Myanmar - Union leaders prosecuted for organising peaceful protest march

Eight trade union leaders were prosecuted for organising peaceful protests in February 2019. They were charged for violating the implementation rules to the Law on Peaceful Assembly by the Mandalay authority, which prohibits non-Mandalay citizens from organising public rallies in the city.
More than 2,500 people in Yangon and another 1,000 in Mandalay participated in two rounds of protest actions calling on the government to engage in meaningful consultation with workers.
The first took place on 3 February to press for thirteen demands, including freedom of association, the development of a labour court, and the lifting of restrictions on construction workers joining trade unions. The Confederation of Trade Unions of Myanmar (CTUM) and the Myanmar Industries Crafts and Services Trade Union Federation (MICS-TUF) then applied to hold a second rally, but the public authorities rejected their application on 16 February on the grounds that the applicants were not from the Mandalay district.
The procession went ahead on 17 February, but was disrupted by police and the leaders questioned. The procession had to be called off when the police blocked the unions from approaching the assembly point. The action remained peaceful. Later, however, eight union leaders were officially charged under the Right to Peaceful Procession and Peaceful Assembly Act. The eight included Phyo Sanda Soe, assistant general secretary of the CTUM, and Thaung Nyunt, president of the Mining Workers’ Federation of Myanmar, as well as six MICS-TUF leaders.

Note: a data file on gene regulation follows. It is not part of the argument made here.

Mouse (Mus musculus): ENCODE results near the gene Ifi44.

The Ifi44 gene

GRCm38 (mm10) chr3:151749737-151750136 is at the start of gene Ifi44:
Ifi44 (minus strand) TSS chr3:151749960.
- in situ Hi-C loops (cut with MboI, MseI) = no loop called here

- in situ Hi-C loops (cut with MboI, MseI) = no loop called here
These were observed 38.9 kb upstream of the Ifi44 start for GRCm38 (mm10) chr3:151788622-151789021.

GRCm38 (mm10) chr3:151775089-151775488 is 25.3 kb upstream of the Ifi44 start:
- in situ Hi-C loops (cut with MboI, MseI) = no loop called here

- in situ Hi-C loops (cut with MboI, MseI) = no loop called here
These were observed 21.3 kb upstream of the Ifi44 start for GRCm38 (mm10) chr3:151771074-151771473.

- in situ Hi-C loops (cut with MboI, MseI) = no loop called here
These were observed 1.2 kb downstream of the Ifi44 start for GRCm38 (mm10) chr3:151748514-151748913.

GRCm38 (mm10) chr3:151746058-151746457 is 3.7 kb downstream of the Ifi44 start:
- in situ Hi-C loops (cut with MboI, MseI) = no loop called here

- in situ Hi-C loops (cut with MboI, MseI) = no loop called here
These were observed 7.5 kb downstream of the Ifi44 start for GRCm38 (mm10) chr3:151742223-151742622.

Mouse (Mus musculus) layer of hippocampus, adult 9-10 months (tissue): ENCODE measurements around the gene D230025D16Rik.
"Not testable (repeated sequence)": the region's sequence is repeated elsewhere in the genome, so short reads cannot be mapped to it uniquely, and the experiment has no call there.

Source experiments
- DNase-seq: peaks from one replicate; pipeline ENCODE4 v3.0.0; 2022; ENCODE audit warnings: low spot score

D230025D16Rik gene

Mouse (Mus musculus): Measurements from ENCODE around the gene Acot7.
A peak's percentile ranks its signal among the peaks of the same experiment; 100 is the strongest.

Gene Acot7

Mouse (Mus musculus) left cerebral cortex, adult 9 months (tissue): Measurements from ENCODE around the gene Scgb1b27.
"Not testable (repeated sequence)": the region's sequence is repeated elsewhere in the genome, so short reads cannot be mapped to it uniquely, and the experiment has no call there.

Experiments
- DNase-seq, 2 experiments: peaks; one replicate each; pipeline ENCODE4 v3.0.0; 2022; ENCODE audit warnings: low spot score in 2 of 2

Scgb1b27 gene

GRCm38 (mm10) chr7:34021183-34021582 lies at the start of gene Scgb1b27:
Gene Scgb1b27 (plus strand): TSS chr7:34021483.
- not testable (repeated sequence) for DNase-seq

CTUM leaders had urged the government to consult meaningfully with workers and implement the recommendations of the 2018 ILO Direct Contact Mission. The processions were organised after the parliament repeatedly failed to engage seriously with the unions.
The ILO Committee of Experts on the Applications of Conventions and Recommendations had specifically warned that the Law on the Right to Peaceful Procession and Peaceful Assembly could give rise to serious restrictions on trade union rights.
After a year’s trial, the president of MWFM was found not guilty while the other seven leaders were fined for MK10,000 and freed on 21 February 2020.

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